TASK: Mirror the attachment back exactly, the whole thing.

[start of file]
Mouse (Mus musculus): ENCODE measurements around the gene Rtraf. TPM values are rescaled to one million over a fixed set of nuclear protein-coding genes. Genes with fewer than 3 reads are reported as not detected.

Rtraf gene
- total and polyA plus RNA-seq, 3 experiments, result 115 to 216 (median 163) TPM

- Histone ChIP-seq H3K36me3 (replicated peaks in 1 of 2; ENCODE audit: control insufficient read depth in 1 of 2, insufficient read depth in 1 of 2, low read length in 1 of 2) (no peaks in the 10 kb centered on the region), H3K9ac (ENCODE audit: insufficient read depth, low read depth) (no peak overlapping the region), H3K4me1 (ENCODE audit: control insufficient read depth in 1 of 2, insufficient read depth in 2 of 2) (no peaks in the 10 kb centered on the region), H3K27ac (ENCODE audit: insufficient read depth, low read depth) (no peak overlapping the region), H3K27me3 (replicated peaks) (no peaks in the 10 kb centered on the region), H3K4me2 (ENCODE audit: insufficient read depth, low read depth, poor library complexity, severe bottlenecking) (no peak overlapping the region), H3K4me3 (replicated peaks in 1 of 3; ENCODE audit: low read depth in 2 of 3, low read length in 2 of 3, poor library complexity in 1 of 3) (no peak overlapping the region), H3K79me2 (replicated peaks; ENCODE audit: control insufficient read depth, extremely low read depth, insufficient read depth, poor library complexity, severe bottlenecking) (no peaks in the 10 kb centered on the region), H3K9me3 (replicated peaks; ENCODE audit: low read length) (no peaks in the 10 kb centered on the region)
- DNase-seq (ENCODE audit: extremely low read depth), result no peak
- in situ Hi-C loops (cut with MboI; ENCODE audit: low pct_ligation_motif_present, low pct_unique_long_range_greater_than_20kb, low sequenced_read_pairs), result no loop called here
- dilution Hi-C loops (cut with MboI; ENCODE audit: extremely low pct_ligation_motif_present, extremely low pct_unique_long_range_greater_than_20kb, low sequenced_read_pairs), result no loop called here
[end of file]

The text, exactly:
Mouse (Mus musculus): ENCODE measurements around the gene Rtraf. TPM values are rescaled to one million over a fixed set of nuclear protein-coding genes. Genes with fewer than 3 reads are reported as not detected.

Rtraf gene
- total and polyA plus RNA-seq, 3 experiments, result 115 to 216 (median 163) TPM

- Histone ChIP-seq H3K36me3 (replicated peaks in 1 of 2; ENCODE audit: control insufficient read depth in 1 of 2, insufficient read depth in 1 of 2, low read length in 1 of 2) (no peaks in the 10 kb centered on the region), H3K9ac (ENCODE audit: insufficient read depth, low read depth) (no peak overlapping the region), H3K4me1 (ENCODE audit: control insufficient read depth in 1 of 2, insufficient read depth in 2 of 2) (no peaks in the 10 kb centered on the region), H3K27ac (ENCODE audit: insufficient read depth, low read depth) (no peak overlapping the region), H3K27me3 (replicated peaks) (no peaks in the 10 kb centered on the region), H3K4me2 (ENCODE audit: insufficient read depth, low read depth, poor library complexity, severe bottlenecking) (no peak overlapping the region), H3K4me3 (replicated peaks in 1 of 3; ENCODE audit: low read depth in 2 of 3, low read length in 2 of 3, poor library complexity in 1 of 3) (no peak overlapping the region), H3K79me2 (replicated peaks; ENCODE audit: control insufficient read depth, extremely low read depth, insufficient read depth, poor library complexity, severe bottlenecking) (no peaks in the 10 kb centered on the region), H3K9me3 (replicated peaks; ENCODE audit: low read length) (no peaks in the 10 kb centered on the region)
- DNase-seq (ENCODE audit: extremely low read depth), result no peak
- in situ Hi-C loops (cut with MboI; ENCODE audit: low pct_ligation_motif_present, low pct_unique_long_range_greater_than_20kb, low sequenced_read_pairs), result no loop called here
- dilution Hi-C loops (cut with MboI; ENCODE audit: extremely low pct_ligation_motif_present, extremely low pct_unique_long_range_greater_than_20kb, low sequenced_read_pairs), result no loop called here